The mugilid mullets (not to be confused with the mulled goatfishes) are a family of nearshore, catadromous fishes ofconsiderable economic importance and of some taxonomic controversy. Their distinctly separated spiny and soft dorsalfins and spines in the pelvic and anal fins in part justify their inclusion with the other acanthopterygians (Fig. 15.3).They are considered primitive in that some have cycloidscales or scales intermediate between cycloid and ctenoid, and the pelvic girdle lacks any direct ligamentous or bonyconnection to the cleithral region of the pectoral girdle. Inmost higher groups the two girdles are connected. Manymullets are detritivorous, feeding on the organic silt that covers the bottom and digesting the minute plants and animals in such ooze with a gizzard like stomach. Mulletsfrequently leap from the water for inexplicable reasons;one study showed that the frequency of such jumping increases when dissolved oxygen levels are low (Hoese1985).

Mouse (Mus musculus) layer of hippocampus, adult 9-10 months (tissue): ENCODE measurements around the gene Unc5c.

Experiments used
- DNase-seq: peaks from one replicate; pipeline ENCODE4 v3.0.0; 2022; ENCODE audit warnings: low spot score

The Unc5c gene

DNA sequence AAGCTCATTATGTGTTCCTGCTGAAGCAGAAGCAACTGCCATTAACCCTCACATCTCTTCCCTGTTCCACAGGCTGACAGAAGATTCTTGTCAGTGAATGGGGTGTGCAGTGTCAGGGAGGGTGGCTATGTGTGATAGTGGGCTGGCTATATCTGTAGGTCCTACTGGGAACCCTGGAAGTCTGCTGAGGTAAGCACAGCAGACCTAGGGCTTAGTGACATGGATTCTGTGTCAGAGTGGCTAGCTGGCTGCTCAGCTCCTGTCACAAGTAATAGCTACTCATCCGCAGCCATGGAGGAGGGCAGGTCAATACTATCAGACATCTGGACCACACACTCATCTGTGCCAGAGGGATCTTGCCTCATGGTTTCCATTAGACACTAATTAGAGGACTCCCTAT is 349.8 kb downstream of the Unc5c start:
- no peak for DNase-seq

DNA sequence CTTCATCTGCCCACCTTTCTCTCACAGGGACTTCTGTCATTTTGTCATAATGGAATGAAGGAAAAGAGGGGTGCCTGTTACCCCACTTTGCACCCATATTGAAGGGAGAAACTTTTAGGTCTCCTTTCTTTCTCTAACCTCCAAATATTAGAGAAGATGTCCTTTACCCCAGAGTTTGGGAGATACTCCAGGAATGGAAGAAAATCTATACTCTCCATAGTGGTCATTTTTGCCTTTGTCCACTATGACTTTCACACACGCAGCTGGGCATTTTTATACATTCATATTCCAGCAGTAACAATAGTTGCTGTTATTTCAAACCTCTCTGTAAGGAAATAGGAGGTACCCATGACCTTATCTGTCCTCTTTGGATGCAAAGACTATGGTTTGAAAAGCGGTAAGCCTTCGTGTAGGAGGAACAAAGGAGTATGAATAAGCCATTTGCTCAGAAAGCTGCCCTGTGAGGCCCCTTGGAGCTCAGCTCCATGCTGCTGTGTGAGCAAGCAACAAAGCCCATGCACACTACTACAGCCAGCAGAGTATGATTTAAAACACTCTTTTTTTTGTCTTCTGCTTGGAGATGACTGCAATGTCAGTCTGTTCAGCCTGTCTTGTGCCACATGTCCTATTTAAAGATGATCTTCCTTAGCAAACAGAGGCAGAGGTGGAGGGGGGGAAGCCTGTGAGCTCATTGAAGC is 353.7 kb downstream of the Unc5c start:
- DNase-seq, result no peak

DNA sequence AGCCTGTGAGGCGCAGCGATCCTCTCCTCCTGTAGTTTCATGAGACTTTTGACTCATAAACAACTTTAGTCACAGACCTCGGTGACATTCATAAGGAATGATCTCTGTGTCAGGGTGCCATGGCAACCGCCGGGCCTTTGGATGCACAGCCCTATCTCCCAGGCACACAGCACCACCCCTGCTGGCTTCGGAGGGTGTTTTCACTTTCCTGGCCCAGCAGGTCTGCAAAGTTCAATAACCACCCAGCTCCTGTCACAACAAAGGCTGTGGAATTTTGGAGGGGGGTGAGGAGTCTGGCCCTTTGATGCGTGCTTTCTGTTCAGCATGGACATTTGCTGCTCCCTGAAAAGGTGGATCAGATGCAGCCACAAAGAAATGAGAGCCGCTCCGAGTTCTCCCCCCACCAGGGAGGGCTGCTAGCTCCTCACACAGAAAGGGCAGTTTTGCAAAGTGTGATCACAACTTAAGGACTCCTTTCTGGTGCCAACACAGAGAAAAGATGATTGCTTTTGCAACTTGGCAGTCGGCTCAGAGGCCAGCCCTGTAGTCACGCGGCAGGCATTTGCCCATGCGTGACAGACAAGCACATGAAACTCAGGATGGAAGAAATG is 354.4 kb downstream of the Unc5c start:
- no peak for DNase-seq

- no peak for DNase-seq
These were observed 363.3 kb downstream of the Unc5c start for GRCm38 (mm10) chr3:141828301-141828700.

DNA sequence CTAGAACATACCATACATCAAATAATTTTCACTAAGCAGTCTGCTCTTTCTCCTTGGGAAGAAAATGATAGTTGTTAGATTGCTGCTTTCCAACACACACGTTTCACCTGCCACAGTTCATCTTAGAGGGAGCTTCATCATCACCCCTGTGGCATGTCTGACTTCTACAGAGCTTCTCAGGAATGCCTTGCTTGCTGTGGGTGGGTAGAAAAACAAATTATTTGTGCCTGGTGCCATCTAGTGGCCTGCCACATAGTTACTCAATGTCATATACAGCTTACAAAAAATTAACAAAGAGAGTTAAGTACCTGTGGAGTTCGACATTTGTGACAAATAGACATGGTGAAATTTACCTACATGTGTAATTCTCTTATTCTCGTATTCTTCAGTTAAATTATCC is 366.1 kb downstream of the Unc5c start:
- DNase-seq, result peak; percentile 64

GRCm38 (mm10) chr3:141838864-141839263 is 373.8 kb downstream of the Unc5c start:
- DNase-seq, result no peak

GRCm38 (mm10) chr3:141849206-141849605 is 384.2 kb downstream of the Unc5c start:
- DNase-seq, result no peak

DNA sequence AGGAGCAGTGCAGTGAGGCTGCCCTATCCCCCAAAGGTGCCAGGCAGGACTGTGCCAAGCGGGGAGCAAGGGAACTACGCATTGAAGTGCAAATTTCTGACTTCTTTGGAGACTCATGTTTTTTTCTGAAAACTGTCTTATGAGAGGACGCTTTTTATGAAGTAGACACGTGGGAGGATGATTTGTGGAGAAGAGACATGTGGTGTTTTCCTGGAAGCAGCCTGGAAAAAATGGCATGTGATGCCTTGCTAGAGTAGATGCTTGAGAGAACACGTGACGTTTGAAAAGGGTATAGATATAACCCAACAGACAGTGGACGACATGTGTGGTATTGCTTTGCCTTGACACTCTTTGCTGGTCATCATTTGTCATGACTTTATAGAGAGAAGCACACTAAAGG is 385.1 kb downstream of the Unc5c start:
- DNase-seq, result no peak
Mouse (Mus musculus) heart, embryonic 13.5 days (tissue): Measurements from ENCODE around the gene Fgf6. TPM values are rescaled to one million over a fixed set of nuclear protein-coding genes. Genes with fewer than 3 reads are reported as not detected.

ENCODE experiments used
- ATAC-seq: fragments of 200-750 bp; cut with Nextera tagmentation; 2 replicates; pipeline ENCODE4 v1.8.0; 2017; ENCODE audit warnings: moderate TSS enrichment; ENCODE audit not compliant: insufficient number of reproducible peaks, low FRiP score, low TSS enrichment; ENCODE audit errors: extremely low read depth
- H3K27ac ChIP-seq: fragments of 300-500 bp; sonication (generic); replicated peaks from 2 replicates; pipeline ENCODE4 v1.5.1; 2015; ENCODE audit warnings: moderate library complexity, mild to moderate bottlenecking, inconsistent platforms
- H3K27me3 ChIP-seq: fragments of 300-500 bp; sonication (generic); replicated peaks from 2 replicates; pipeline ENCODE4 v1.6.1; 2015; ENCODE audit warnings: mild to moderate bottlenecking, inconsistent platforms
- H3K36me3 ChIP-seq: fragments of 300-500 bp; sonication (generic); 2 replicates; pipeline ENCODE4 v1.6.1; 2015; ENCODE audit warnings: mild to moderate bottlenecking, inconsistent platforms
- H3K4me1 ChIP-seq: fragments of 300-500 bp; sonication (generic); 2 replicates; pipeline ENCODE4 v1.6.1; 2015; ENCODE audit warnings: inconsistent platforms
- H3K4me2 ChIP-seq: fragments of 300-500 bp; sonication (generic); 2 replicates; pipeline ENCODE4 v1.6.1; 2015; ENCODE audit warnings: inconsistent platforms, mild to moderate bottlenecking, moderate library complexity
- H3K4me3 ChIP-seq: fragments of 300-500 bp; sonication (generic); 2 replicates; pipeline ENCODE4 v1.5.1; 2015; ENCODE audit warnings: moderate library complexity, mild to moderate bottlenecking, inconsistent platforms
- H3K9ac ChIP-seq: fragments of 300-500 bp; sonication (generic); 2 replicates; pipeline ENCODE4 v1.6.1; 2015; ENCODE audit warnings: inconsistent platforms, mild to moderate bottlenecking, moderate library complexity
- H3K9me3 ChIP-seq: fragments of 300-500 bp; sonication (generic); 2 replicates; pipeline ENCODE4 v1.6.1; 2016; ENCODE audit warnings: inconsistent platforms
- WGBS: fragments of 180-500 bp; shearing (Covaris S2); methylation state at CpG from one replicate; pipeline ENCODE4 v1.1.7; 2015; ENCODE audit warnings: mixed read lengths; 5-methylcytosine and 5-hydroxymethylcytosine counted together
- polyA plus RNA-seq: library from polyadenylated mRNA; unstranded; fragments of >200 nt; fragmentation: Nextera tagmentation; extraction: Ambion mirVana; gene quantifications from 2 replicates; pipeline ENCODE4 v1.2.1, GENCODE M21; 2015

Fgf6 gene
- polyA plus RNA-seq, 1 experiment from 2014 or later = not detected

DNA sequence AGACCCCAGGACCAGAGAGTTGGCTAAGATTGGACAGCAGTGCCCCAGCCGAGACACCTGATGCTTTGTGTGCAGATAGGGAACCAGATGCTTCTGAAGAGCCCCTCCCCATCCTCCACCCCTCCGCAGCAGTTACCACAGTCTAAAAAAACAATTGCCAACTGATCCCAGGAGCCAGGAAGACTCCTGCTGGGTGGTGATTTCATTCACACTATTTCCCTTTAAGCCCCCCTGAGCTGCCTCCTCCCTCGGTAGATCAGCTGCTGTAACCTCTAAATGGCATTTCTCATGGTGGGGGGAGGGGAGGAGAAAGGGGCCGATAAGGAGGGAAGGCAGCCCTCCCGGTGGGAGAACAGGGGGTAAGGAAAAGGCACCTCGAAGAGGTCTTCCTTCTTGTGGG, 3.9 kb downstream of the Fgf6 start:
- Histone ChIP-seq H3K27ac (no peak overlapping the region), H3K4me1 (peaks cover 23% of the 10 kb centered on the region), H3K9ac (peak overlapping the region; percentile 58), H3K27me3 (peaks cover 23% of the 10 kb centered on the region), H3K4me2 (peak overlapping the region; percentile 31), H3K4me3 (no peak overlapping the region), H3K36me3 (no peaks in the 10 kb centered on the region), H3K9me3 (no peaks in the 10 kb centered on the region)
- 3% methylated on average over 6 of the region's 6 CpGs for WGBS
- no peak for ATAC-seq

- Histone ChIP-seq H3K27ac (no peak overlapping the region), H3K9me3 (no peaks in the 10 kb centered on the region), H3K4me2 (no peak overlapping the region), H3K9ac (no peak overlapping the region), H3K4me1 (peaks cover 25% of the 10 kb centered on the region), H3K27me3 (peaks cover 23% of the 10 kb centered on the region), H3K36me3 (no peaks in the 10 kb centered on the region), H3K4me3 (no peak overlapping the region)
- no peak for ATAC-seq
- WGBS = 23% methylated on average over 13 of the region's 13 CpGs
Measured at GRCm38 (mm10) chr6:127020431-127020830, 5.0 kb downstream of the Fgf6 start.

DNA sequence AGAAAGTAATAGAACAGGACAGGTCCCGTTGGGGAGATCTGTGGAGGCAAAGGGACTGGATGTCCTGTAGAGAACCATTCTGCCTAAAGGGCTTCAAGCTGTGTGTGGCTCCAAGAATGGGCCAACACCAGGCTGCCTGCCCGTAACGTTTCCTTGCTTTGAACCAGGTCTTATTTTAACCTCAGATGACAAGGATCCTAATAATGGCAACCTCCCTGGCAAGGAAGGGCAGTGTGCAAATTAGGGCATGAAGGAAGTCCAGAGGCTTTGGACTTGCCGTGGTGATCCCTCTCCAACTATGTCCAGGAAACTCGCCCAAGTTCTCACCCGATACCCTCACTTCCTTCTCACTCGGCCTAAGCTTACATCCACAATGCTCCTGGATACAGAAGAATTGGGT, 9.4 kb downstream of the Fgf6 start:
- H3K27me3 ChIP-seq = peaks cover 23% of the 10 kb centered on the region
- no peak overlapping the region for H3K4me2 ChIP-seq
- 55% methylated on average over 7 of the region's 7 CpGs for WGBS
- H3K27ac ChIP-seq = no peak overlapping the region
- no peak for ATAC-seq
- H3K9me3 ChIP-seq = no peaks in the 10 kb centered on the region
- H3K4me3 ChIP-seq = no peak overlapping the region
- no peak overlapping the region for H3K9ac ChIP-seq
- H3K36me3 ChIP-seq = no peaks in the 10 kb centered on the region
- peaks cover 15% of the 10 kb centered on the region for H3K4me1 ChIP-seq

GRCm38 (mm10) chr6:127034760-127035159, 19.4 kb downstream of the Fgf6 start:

A striped mullet, Mugil cephalus. From Jordan (1905).